On/File: A Continuing Record of People, Groups, Movements and Events Impacting Contemporary Religion

Black Lives of Unitarian Universalism (BLUU) is having a significant influence on the Black Lives Matter (BLM) movement, as it attempts to bring together the politics of the broader movement with the religious ideals of the denomination. Started in 2015, BLUU has transitioned from a denominational caucus meant to strengthen African-American representation in Unitarianism to a “spiritual resource and home for BLM activists who are wary of traditional black churches.”  Rather than just passing out flyers at BLM events as many churches may do, BLUU takes part in and funds these events, putting a priority on forming solidarity with other social justice organizations. While seeing itself as in line with its Unitarian past as a center for abolitionism and advocacy for civil rights and integration, the new organization now seeks to be “a community of black religious liberals with the funding to control their own organization and the drive to improve the lives of those on the margins, especially black women and LGBTQ individuals.” Although the ultimate goal is for BLUU to become the spiritual home of activists in the BLM movement, organizers have noticed that many BLM participants are already unofficial “adjacent” members of the group, using its spaces and coming to its events. Like the wider movement, there is often an acceptance of secularism and non-Judeo-Christian faith, such as the African rituals and spiritualizes of many black activists in BLUU. The group’s leadership matches the cultural progressivism in BLM, with the majority being “queer-identifying and transgender.” (Source: Free Inquiry, January/February)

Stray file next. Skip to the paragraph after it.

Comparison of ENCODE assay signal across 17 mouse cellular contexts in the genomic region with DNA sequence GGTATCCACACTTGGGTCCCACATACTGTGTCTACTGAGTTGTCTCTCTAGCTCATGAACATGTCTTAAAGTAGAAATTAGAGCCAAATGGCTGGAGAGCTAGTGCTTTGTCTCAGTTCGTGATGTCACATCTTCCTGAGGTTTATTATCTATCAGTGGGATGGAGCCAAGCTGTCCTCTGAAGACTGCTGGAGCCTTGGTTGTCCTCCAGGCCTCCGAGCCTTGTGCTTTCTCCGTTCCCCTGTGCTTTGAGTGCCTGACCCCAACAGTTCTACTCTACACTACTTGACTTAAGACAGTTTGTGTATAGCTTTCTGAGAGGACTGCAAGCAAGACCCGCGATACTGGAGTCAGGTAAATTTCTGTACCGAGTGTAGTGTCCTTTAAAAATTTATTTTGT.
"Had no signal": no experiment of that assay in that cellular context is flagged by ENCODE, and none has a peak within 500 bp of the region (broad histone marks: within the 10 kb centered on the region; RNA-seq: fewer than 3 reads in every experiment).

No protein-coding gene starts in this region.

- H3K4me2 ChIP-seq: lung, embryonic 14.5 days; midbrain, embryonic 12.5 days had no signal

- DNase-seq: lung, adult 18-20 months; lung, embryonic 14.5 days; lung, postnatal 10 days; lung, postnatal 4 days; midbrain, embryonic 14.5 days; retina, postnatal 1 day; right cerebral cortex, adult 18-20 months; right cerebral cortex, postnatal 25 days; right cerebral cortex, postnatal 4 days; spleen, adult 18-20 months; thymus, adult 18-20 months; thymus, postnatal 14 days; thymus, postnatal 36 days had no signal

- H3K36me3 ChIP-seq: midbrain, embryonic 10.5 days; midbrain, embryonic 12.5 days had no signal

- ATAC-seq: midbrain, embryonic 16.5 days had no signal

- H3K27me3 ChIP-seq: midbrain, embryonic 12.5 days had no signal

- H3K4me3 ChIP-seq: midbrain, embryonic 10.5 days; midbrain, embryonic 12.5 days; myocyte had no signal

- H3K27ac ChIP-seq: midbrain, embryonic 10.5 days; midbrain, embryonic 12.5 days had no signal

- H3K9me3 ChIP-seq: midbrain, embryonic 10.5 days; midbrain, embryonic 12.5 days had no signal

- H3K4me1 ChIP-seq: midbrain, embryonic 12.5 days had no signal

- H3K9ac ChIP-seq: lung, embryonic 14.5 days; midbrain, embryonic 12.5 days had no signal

Source: https://www.uua.org/giving/areas-support/funds/promise-and-practice/history-black-lives-uu